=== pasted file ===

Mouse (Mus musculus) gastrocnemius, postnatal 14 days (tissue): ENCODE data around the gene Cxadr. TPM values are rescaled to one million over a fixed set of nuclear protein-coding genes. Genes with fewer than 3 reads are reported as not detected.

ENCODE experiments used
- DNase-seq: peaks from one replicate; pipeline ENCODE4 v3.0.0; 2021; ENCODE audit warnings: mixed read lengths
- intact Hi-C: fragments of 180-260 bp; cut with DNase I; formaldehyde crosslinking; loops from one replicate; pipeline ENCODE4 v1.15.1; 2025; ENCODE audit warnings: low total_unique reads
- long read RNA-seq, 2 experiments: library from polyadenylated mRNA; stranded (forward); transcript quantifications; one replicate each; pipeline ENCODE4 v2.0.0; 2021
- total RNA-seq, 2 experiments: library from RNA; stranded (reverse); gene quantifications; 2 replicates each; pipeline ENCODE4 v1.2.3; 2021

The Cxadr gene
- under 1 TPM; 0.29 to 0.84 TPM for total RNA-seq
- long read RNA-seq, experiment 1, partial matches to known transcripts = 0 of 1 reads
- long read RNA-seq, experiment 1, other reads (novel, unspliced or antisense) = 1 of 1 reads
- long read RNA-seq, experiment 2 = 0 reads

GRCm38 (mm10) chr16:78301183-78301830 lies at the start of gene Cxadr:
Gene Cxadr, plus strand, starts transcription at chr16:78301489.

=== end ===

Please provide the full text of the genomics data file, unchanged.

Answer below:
Mouse (Mus musculus) gastrocnemius, postnatal 14 days (tissue): ENCODE data around the gene Cxadr. TPM values are rescaled to one million over a fixed set of nuclear protein-coding genes. Genes with fewer than 3 reads are reported as not detected.

ENCODE experiments used
- DNase-seq: peaks from one replicate; pipeline ENCODE4 v3.0.0; 2021; ENCODE audit warnings: mixed read lengths
- intact Hi-C: fragments of 180-260 bp; cut with DNase I; formaldehyde crosslinking; loops from one replicate; pipeline ENCODE4 v1.15.1; 2025; ENCODE audit warnings: low total_unique reads
- long read RNA-seq, 2 experiments: library from polyadenylated mRNA; stranded (forward); transcript quantifications; one replicate each; pipeline ENCODE4 v2.0.0; 2021
- total RNA-seq, 2 experiments: library from RNA; stranded (reverse); gene quantifications; 2 replicates each; pipeline ENCODE4 v1.2.3; 2021

The Cxadr gene
- under 1 TPM; 0.29 to 0.84 TPM for total RNA-seq
- long read RNA-seq, experiment 1, partial matches to known transcripts = 0 of 1 reads
- long read RNA-seq, experiment 1, other reads (novel, unspliced or antisense) = 1 of 1 reads
- long read RNA-seq, experiment 2 = 0 reads

GRCm38 (mm10) chr16:78301183-78301830 lies at the start of gene Cxadr:
Gene Cxadr, plus strand, starts transcription at chr16:78301489.